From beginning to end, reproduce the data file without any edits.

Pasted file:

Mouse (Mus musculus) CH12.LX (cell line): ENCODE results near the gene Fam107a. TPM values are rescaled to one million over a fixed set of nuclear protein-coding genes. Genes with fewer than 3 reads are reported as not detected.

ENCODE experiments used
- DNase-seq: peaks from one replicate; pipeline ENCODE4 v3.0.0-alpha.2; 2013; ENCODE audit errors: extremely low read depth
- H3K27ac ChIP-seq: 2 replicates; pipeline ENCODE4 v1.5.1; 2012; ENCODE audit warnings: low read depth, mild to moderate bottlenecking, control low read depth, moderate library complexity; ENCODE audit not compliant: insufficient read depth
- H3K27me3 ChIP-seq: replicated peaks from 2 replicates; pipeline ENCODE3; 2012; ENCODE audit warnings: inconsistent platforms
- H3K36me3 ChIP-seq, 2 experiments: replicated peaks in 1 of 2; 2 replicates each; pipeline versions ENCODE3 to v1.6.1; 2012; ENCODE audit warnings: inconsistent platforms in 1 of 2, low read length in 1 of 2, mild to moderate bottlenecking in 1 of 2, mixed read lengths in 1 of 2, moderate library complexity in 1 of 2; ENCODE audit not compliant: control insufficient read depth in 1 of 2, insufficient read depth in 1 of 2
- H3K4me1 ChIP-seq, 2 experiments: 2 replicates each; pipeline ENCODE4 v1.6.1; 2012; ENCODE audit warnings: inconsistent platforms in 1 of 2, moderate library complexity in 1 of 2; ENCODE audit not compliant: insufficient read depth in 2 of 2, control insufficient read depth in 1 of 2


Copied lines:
Mouse (Mus musculus) CH12.LX (cell line): ENCODE results near the gene Fam107a. TPM values are rescaled to one million over a fixed set of nuclear protein-coding genes. Genes with fewer than 3 reads are reported as not detected.

ENCODE experiments used
- DNase-seq: peaks from one replicate; pipeline ENCODE4 v3.0.0-alpha.2; 2013; ENCODE audit errors: extremely low read depth
- H3K27ac ChIP-seq: 2 replicates; pipeline ENCODE4 v1.5.1; 2012; ENCODE audit warnings: low read depth, mild to moderate bottlenecking, control low read depth, moderate library complexity; ENCODE audit not compliant: insufficient read depth
- H3K27me3 ChIP-seq: replicated peaks from 2 replicates; pipeline ENCODE3; 2012; ENCODE audit warnings: inconsistent platforms
- H3K36me3 ChIP-seq, 2 experiments: replicated peaks in 1 of 2; 2 replicates each; pipeline versions ENCODE3 to v1.6.1; 2012; ENCODE audit warnings: inconsistent platforms in 1 of 2, low read length in 1 of 2, mild to moderate bottlenecking in 1 of 2, mixed read lengths in 1 of 2, moderate library complexity in 1 of 2; ENCODE audit not compliant: control insufficient read depth in 1 of 2, insufficient read depth in 1 of 2
- H3K4me1 ChIP-seq, 2 experiments: 2 replicates each; pipeline ENCODE4 v1.6.1; 2012; ENCODE audit warnings: inconsistent platforms in 1 of 2, moderate library complexity in 1 of 2; ENCODE audit not compliant: insufficient read depth in 2 of 2, control insufficient read depth in 1 of 2